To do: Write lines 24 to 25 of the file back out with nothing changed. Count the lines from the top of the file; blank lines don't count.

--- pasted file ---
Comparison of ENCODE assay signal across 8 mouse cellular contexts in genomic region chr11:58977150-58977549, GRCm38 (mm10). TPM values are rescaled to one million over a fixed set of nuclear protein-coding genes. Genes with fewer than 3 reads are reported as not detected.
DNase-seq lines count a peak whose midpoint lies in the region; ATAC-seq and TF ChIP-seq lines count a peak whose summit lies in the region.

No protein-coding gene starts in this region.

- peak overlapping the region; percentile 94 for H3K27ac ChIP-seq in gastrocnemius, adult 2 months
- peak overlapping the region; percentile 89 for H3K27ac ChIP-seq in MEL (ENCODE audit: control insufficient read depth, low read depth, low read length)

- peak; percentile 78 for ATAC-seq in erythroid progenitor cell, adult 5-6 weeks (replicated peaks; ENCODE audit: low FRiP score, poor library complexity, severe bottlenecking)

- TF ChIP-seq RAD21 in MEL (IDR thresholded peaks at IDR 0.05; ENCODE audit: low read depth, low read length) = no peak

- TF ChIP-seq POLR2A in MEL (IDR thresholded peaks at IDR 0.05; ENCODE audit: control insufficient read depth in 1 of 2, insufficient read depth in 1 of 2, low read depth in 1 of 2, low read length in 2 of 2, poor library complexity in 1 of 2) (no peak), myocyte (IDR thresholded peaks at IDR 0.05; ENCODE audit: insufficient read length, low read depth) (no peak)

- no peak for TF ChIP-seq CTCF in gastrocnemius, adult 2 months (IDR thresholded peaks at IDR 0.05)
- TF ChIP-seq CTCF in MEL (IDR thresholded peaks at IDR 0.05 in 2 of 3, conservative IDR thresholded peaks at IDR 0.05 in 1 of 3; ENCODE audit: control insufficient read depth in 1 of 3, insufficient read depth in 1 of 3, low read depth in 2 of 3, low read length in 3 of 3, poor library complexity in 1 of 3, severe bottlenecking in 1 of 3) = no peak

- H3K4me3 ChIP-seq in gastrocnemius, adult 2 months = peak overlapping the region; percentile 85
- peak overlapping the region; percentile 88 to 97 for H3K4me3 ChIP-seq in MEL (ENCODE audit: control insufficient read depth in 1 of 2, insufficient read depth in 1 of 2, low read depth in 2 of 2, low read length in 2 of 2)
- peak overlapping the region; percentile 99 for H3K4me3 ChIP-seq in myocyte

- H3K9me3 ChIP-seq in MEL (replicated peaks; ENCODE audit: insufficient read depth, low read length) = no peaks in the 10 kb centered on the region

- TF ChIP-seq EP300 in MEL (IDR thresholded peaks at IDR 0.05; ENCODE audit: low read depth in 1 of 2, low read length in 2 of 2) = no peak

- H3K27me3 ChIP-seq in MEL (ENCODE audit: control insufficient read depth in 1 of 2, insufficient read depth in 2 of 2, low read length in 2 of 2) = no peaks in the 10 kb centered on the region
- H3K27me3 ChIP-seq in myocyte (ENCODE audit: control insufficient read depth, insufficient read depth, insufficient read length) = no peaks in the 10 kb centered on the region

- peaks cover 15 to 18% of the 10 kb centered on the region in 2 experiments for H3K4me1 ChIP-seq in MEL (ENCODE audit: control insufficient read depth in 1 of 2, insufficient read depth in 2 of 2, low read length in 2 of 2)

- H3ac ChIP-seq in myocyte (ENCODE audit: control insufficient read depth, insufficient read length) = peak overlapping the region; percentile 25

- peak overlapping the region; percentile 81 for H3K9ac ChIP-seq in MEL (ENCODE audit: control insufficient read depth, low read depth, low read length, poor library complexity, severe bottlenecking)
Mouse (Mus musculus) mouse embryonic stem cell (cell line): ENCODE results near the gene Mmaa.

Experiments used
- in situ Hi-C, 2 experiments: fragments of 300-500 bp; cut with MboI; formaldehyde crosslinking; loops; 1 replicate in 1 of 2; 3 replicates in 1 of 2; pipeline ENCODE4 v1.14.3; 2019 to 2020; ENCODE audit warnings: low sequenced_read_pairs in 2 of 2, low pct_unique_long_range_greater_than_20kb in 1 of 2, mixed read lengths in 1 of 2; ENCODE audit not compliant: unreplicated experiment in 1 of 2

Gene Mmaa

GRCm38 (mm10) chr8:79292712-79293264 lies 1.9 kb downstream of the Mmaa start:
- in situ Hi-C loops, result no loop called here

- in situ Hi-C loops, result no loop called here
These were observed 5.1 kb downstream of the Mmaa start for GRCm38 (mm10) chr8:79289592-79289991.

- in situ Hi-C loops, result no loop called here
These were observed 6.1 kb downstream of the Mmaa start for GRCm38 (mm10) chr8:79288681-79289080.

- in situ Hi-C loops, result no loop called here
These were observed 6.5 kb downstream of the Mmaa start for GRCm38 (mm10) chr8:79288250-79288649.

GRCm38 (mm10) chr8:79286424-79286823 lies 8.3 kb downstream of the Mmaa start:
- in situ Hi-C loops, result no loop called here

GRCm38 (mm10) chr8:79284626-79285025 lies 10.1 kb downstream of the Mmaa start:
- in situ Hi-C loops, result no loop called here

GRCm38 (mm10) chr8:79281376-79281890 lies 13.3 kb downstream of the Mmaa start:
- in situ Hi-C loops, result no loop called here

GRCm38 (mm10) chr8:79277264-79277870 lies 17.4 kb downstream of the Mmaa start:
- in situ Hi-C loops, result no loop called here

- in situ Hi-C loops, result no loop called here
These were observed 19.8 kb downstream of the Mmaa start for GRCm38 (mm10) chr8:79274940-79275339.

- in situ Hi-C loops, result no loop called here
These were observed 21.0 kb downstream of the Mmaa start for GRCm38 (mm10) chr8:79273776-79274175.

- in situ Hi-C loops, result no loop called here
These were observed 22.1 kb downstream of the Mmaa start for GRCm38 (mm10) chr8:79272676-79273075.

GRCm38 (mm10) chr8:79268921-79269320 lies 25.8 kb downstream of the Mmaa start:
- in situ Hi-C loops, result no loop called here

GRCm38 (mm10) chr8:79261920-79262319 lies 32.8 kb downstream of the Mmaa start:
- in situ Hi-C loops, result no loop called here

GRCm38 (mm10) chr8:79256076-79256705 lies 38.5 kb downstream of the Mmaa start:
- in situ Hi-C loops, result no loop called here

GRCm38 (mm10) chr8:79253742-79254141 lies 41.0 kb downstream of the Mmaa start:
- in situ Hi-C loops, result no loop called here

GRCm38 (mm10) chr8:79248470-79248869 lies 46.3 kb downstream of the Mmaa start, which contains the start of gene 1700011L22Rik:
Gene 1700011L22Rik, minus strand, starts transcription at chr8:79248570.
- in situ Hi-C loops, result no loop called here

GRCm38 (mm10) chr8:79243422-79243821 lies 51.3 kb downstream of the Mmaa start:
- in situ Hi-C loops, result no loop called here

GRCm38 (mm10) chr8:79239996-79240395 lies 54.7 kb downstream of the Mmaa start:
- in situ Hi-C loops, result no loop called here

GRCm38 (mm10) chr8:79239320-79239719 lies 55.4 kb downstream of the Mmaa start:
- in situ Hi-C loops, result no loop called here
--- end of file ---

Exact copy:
Gene Mmaa

GRCm38 (mm10) chr8:79292712-79293264 lies 1.9 kb downstream of the Mmaa start: